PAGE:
Omar is a young Palestinian living in the camp of Bourj al-Barajneh. He is one of the descendants of the Palestinian refugees who fled to Lebanon 63 years ago, following the Nakba [the Palestinian exodus] and the beginning of the Israeli occupation of Palestine in 1948.
What sort of life is Omar living? What does the camp look like from the inside? How would life be in dense warrens of shanties and narrow streets? How did Palestinians first come to Lebanon, and will they ever leave it?
These are the questions posed by director Philip Bijali in his film “Someone Like Me,” launched by the United Nations Relief and Works Agency for Palestine Refugees in the Near East (UNRWA) and funded by the Humanitarian Aid and Civil Protection department of the European Commission (ECHO). The film premiered at Masrah al-Madina [The City Theater] in Beirut, in the presence of Lebanese Minister of Information, Nabil Makhlouf; the Head of UNRWA in Lebanon, Salvatore Lombardo; the Head of ECHO’s Operations Department in Lebanon, Diego Escalona Batorel; and the Palestinian Embassy’s Public Relations Officer, Hassan Shishaniya.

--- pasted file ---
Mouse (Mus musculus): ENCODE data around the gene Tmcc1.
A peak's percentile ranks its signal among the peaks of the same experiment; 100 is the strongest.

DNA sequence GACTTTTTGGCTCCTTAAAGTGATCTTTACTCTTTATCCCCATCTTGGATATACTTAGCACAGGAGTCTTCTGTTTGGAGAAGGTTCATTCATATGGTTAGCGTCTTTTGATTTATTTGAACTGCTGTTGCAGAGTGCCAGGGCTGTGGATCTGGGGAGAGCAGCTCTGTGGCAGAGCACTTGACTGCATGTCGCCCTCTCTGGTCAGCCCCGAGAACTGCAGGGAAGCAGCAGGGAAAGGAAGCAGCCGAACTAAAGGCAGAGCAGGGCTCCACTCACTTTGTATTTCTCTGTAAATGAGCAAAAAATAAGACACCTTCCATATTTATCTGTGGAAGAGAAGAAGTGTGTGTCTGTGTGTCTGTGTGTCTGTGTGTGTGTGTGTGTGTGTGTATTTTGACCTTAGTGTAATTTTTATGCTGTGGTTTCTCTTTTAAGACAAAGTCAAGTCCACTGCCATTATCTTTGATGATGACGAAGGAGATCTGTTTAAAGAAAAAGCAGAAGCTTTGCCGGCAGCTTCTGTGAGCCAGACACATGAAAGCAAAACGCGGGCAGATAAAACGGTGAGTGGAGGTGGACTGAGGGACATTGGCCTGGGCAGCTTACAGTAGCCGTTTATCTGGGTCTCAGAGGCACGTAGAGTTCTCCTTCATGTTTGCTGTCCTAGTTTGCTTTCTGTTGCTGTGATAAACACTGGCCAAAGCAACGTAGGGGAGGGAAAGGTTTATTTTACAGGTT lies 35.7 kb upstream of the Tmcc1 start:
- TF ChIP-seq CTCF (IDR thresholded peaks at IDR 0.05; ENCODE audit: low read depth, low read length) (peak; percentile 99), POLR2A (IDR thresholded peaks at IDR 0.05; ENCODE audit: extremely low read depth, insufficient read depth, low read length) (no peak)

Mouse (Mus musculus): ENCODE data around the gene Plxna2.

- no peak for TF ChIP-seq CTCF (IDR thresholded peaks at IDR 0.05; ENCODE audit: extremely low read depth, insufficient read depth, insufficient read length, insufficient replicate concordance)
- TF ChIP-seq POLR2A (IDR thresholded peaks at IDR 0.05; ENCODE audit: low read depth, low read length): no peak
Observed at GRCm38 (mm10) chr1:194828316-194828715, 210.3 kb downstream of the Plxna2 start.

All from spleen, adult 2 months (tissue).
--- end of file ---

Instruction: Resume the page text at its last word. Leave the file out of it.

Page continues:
The film comes within the framework of the project “Dignity for All,” which aims to “change Lebanese society’s view of the Palestinians and vice versa.” The movie portrays the life of Palestinian young people: Their aspirations, the challenges they face in Lebanese society, and their relations to their surroundings in a country like Lebanon. The movie also features the story of a young Lebanese man who enters the Bourj Al-Barajneh refugee camp for the first time.
The film is based on a fundamental question posed to many Lebanese men and women: “What do you think of the Palestinian presence in Lebanon?”
One female Lebanese citizen responded: “No, we do not want them. Let them return to their homeland.” A man shares her opinion, saying: “Lebanon has had enough.” The Lebanese position is further reflected by the answer of three young women who stated: “Palestinians in Lebanon? We know nothing about them and we are not interested in the subject!”